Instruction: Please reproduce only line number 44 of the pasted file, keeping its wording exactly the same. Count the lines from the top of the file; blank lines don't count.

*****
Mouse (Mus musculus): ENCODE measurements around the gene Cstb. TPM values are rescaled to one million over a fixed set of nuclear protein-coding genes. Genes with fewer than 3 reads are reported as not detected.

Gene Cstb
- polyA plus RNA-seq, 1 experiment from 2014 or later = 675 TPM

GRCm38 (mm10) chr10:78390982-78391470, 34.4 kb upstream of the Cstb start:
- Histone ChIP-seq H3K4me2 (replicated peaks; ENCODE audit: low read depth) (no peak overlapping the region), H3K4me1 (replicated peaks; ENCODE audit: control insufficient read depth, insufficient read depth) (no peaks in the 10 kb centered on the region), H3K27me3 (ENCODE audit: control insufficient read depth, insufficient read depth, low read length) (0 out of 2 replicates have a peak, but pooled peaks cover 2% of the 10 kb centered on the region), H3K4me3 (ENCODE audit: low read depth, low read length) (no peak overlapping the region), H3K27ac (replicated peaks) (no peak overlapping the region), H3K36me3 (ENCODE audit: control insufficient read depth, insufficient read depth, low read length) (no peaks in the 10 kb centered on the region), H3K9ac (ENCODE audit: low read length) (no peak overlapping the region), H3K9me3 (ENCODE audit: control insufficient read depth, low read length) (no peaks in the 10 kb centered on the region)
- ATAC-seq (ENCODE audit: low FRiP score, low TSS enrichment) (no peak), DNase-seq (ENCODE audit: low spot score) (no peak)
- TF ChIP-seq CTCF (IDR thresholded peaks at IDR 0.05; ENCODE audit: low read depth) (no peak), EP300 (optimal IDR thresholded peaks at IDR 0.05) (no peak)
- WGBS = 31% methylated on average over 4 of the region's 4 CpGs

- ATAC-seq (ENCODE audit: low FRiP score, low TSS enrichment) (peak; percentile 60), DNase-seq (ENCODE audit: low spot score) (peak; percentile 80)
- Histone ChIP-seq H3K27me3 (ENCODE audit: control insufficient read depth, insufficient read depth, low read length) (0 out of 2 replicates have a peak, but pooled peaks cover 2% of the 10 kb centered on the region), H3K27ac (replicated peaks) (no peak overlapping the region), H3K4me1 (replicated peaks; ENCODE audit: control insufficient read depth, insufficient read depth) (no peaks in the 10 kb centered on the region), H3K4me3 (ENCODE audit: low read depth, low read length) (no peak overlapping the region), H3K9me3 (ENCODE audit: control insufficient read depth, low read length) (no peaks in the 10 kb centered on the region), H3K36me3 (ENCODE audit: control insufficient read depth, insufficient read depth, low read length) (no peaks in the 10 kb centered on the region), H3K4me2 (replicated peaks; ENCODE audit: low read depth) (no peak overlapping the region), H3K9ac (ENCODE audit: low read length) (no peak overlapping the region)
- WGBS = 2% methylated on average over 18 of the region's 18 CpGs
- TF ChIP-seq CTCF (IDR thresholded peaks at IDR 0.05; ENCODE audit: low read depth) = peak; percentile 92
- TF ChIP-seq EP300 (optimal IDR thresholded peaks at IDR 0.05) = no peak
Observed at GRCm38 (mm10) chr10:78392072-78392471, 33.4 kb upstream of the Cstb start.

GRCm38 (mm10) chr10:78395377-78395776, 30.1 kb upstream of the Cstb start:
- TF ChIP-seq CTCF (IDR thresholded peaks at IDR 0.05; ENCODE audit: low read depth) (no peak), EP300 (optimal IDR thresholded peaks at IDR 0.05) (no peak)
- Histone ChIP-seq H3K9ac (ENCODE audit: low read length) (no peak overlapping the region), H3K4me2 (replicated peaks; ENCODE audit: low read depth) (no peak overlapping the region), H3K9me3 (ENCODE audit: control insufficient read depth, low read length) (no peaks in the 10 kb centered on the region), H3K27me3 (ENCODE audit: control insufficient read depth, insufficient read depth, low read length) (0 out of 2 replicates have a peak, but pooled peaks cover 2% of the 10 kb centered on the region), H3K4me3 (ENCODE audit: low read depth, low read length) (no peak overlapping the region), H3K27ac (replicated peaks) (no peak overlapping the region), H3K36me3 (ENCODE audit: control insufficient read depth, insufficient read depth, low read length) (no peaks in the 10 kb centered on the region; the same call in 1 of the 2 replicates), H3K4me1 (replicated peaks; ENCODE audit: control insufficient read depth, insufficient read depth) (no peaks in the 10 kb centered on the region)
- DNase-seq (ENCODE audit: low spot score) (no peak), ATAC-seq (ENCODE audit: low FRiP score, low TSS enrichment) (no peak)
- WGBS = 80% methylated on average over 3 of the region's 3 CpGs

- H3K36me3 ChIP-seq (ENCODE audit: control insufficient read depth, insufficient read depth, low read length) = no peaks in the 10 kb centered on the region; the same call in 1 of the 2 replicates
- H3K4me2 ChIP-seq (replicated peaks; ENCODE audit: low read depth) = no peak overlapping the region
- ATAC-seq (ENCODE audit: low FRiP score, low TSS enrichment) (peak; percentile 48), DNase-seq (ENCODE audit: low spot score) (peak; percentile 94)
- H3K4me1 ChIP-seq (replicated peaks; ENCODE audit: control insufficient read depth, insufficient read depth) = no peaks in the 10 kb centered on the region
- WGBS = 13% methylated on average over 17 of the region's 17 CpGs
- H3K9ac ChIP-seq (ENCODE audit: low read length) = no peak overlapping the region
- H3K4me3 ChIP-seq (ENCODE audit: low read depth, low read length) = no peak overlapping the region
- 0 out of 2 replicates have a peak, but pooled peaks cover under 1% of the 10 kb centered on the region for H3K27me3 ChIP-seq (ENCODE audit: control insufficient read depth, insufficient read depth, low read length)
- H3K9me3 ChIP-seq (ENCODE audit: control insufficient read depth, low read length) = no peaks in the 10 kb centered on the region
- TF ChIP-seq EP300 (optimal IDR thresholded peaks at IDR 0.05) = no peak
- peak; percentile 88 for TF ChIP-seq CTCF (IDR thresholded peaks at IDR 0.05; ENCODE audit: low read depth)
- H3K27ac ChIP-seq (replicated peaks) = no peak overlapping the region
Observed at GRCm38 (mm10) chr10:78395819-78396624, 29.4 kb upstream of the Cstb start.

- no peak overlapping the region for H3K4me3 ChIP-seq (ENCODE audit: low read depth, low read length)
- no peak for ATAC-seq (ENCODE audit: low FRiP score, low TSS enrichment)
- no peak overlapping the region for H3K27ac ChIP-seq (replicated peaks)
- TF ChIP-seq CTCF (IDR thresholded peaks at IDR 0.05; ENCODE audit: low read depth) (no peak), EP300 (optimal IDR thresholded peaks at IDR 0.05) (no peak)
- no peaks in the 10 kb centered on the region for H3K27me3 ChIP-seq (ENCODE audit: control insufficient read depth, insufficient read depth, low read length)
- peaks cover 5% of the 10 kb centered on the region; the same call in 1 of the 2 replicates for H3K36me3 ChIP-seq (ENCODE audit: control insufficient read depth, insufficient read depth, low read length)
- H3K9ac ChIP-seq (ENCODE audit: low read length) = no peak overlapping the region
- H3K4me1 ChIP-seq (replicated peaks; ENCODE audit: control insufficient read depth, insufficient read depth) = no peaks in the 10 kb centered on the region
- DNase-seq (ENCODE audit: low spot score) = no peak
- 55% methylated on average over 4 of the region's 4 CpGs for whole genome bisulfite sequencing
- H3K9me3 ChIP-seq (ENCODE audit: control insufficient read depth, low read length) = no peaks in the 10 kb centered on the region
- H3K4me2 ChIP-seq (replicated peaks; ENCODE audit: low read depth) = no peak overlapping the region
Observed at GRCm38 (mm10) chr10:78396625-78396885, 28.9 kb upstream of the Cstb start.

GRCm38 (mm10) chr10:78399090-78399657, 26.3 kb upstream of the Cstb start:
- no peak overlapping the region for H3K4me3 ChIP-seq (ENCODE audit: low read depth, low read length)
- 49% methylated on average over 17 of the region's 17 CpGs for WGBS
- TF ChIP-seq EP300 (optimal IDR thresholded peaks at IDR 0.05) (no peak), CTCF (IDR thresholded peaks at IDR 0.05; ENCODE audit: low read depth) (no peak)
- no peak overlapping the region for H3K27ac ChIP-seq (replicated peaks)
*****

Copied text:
- H3K4me2 ChIP-seq (replicated peaks; ENCODE audit: low read depth) = no peak overlapping the region